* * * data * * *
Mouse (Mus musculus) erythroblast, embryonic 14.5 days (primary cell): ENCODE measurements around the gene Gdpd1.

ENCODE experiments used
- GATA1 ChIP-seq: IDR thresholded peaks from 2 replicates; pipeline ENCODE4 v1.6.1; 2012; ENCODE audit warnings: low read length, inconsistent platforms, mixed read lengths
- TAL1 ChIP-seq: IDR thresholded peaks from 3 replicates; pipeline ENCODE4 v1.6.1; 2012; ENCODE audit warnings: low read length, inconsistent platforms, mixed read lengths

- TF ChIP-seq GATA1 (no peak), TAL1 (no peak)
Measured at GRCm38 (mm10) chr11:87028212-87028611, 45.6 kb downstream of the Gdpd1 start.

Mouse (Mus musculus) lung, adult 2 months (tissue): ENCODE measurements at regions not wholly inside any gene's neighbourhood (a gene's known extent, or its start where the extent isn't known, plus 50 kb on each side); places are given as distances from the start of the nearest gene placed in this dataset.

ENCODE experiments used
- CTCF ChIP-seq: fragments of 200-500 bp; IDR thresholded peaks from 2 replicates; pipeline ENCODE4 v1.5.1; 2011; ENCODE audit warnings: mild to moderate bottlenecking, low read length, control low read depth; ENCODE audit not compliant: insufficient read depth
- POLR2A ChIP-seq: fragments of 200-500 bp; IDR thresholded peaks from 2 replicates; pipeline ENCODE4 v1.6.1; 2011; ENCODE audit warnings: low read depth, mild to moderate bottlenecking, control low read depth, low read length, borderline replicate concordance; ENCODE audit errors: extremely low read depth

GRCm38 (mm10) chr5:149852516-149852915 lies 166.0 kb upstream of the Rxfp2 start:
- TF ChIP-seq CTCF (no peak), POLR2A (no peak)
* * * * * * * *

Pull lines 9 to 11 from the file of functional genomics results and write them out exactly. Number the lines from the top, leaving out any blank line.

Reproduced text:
- CTCF ChIP-seq: fragments of 200-500 bp; IDR thresholded peaks from 2 replicates; pipeline ENCODE4 v1.5.1; 2011; ENCODE audit warnings: mild to moderate bottlenecking, low read length, control low read depth; ENCODE audit not compliant: insufficient read depth
- POLR2A ChIP-seq: fragments of 200-500 bp; IDR thresholded peaks from 2 replicates; pipeline ENCODE4 v1.6.1; 2011; ENCODE audit warnings: low read depth, mild to moderate bottlenecking, control low read depth, low read length, borderline replicate concordance; ENCODE audit errors: extremely low read depth

GRCm38 (mm10) chr5:149852516-149852915 lies 166.0 kb upstream of the Rxfp2 start: